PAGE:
This post isn't about a doll. It's to show you a textile wall hanging I made. I call it "Magical Scales". It took me about 2 years to finish it. I didn't work on it all the time -- just at times I didn't have anything else to do.
When I make wall hangings, I like to design something where I can use up as much material I already have and not have to buy anything. And, because I know I will be working on it over a long period of time, I like to design something that is made up of small pieces I can work on in my hand. (This is the kind of project I can carry around & do to keep my hands busy when I have to wait an hour with nothing to do).
When I decided to design something with "scales", my first thought was a mermaid. But, I wanted it stronger-looking so I thought of a "dragon". But, in the end it didn't look like either of those, so I just called it "scales". ---I added the "magic" part later.
To start, I made a sketch. This told me how big it was to be, how many rows of different colors I wanted, how many scales (53 scales total!) and, ultimately, what the size was of each diamond-shape scale. The sketch also told me that in every other row I would need "half-diamond" scale at each end. (Sorry, I can't find that sketch to show you!)
I sorted out all my cottons into the color groups I wanted. 6 main colors: yellow, orange, magenta, purple, blue, and black, --going from very light to very dark. Each diamond scale is a layer of printed cotton fused to a backing of red heavy-weight twill cotton.
After cutting and fusing each scale, I fused some metallic and glittery fabric to the center of each scale. To hold down this little collage of fabrics, I machined embroidered over all that with some metallic threads.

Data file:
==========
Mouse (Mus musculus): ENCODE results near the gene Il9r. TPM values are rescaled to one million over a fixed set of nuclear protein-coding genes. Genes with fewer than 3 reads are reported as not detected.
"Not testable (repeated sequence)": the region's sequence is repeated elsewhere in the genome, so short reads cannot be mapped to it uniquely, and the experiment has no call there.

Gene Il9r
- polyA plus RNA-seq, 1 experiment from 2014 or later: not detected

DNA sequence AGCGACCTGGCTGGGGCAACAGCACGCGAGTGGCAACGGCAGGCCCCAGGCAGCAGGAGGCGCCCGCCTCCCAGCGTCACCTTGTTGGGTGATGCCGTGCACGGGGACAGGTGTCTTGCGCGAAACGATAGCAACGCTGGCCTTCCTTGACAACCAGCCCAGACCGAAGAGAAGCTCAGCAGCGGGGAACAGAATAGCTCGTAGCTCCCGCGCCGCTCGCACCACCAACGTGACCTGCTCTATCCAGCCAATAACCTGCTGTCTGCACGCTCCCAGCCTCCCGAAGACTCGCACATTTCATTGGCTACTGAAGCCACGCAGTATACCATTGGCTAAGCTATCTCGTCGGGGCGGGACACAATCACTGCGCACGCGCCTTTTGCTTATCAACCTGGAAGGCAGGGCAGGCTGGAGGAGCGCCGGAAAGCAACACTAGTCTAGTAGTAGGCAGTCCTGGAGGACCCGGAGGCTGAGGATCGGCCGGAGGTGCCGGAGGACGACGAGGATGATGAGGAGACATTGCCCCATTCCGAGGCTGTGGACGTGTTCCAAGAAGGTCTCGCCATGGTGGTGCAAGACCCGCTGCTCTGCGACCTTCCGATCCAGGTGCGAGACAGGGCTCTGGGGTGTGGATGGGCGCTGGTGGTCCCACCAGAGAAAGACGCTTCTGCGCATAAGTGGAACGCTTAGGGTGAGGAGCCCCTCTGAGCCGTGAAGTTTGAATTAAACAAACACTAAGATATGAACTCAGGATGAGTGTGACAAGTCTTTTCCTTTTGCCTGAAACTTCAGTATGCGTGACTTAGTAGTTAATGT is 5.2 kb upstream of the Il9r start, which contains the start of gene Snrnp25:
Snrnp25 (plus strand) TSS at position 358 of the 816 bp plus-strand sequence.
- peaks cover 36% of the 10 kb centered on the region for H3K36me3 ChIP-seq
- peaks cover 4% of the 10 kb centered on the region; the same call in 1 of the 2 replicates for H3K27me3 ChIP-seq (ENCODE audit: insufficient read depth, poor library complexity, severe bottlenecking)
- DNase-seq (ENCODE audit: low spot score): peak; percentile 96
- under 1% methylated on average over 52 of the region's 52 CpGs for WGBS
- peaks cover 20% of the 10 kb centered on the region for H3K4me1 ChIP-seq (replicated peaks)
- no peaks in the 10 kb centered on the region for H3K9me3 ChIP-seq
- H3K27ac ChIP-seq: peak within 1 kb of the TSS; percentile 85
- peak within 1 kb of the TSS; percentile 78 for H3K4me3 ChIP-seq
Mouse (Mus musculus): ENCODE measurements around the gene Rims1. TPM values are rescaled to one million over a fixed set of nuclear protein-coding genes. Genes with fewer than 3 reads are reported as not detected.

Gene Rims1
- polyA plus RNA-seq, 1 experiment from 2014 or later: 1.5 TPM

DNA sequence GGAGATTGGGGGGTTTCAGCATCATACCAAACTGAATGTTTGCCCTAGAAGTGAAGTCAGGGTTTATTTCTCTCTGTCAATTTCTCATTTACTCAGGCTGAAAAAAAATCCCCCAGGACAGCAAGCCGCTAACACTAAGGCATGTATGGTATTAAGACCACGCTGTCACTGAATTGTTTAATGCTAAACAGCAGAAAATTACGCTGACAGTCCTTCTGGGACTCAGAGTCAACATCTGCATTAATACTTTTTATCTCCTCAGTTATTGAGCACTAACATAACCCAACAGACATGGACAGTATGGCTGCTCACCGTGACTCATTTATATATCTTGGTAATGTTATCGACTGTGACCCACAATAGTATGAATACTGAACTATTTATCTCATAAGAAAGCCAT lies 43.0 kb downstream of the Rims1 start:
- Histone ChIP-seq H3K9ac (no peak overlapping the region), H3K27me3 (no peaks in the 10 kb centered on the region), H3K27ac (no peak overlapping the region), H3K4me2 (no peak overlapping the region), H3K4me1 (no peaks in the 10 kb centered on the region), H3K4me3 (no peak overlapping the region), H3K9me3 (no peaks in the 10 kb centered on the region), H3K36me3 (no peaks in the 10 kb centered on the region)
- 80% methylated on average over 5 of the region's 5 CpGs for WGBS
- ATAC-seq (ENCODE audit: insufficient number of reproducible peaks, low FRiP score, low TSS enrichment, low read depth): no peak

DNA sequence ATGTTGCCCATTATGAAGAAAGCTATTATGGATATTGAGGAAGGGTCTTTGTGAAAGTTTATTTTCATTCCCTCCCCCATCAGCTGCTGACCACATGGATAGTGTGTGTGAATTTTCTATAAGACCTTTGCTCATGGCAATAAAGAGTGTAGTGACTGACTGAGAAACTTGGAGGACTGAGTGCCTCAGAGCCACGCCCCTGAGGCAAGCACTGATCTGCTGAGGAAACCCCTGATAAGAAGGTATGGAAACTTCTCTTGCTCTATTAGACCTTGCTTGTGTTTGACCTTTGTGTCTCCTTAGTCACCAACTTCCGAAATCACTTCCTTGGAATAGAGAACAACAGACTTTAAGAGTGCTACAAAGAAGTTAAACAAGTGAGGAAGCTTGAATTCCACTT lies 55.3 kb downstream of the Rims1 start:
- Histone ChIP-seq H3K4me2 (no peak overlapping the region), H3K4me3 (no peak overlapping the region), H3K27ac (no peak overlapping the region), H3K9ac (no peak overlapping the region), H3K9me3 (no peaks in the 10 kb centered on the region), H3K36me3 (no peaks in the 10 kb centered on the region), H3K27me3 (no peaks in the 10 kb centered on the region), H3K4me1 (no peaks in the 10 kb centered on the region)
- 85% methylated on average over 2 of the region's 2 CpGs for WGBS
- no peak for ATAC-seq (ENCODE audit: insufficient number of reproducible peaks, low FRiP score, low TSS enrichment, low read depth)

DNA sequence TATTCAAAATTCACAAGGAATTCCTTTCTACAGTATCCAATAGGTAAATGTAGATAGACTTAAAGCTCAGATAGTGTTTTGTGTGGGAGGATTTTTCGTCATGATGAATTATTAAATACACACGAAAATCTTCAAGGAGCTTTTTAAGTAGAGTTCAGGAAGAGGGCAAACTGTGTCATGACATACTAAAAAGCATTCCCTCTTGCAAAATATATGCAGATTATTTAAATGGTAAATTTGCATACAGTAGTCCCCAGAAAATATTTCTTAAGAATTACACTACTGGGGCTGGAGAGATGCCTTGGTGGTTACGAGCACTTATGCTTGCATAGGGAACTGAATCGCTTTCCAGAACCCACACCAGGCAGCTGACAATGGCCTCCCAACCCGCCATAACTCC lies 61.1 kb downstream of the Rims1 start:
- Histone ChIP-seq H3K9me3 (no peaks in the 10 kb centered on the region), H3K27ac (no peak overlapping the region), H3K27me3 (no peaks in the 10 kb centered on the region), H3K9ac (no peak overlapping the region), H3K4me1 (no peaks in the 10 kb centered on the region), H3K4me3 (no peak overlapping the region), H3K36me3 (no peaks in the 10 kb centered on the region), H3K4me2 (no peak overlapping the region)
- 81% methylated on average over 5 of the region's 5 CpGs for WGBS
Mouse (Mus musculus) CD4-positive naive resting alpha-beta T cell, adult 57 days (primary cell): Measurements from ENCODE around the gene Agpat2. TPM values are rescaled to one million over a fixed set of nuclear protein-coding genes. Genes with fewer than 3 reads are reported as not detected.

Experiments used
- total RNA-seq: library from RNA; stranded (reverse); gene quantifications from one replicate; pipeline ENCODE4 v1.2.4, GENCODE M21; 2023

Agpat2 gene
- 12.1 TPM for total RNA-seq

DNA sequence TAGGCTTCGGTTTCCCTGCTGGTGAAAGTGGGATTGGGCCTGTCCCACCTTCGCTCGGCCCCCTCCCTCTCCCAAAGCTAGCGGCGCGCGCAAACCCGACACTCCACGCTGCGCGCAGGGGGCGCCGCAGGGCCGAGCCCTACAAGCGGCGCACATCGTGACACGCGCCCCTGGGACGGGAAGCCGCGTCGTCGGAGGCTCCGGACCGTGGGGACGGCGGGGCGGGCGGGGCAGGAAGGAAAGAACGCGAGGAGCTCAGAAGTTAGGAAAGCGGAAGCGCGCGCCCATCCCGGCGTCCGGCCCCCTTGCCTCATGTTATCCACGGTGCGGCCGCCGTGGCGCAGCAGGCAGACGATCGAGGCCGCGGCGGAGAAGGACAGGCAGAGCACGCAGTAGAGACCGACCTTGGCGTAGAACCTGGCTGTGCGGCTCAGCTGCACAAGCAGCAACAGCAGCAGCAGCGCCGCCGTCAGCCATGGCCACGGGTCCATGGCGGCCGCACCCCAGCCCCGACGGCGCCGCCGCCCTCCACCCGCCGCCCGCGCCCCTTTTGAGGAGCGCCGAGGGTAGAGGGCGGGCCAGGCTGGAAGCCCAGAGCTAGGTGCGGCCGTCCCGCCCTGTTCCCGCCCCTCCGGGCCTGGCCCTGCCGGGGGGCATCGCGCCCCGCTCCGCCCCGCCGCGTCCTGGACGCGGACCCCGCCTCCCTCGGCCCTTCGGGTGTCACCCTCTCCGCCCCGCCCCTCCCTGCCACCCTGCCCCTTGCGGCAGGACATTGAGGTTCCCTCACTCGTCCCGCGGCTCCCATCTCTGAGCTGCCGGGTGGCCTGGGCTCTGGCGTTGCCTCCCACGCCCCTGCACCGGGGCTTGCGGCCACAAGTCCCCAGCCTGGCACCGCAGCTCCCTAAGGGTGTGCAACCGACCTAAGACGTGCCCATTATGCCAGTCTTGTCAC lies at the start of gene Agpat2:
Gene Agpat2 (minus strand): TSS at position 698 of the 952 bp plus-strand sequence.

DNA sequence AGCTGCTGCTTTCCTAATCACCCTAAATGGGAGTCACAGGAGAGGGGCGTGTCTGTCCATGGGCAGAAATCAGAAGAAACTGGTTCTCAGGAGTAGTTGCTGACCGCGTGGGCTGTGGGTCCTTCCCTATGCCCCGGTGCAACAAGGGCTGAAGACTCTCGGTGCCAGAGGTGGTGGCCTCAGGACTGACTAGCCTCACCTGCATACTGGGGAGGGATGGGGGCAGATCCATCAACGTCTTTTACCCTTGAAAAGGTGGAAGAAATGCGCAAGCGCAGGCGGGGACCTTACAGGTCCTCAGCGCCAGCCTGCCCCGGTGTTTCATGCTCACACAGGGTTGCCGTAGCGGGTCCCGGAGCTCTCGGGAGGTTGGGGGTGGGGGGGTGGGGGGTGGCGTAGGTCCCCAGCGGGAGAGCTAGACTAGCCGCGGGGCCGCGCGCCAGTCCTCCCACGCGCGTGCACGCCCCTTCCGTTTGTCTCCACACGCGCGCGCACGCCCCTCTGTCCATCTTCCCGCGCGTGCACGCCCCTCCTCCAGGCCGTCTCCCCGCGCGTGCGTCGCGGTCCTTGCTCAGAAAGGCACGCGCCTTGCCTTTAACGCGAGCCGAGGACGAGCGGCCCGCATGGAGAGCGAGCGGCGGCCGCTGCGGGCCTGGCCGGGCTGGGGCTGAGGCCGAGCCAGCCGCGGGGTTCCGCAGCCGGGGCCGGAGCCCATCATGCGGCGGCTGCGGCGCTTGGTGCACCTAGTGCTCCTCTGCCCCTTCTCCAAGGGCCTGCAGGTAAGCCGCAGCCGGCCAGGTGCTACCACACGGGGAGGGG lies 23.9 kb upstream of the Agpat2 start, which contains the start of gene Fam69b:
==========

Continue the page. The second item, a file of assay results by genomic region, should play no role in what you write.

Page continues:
I wanted to edge the scales with some lace. So, next step was to dye all the scrapes of white venice lace pieces & trim I had. I made a bath of pale yellow, dyed a handful of lace, then added more yellow to the dye bath, and dyed more lace. To that dye bath, I added some orange dye, and so on and so on..... Some of the lace was more polyester than cotton and didn't dye too well. With those pieces, I painted over the dye with some Dye-Na-Flow ink to get the color I wanted. I used a variety of shades of each color for the edges. I glued the lace pieces onto the edges (knowing I would stitch it down when I stitched on all the beads).
I added some texture to the center of each scale by couching down some thick yarns and adding silk flowers and large beads & gemstones of whatever I had.
Next, I stitched down small rows of pony-size beads in a random pattern over all the lace.
The last embellishment to each scale were the beaded dangles and swags on the edges.
With the scales finished, I could assemble the piece. I used the same red twill for the backing. I knew I couldn't get this under the sewing machine, so I glued each row on, careful that each row overlapped the row under it, and that all the points were straight. After all the scales were glued on, I went back and hand-stitched each scale down to the backing fabric.
I hemmed the backing by hand, then added a black cotton lining to the back of that. I added a loop of fabric for the hanging bar, and it was done.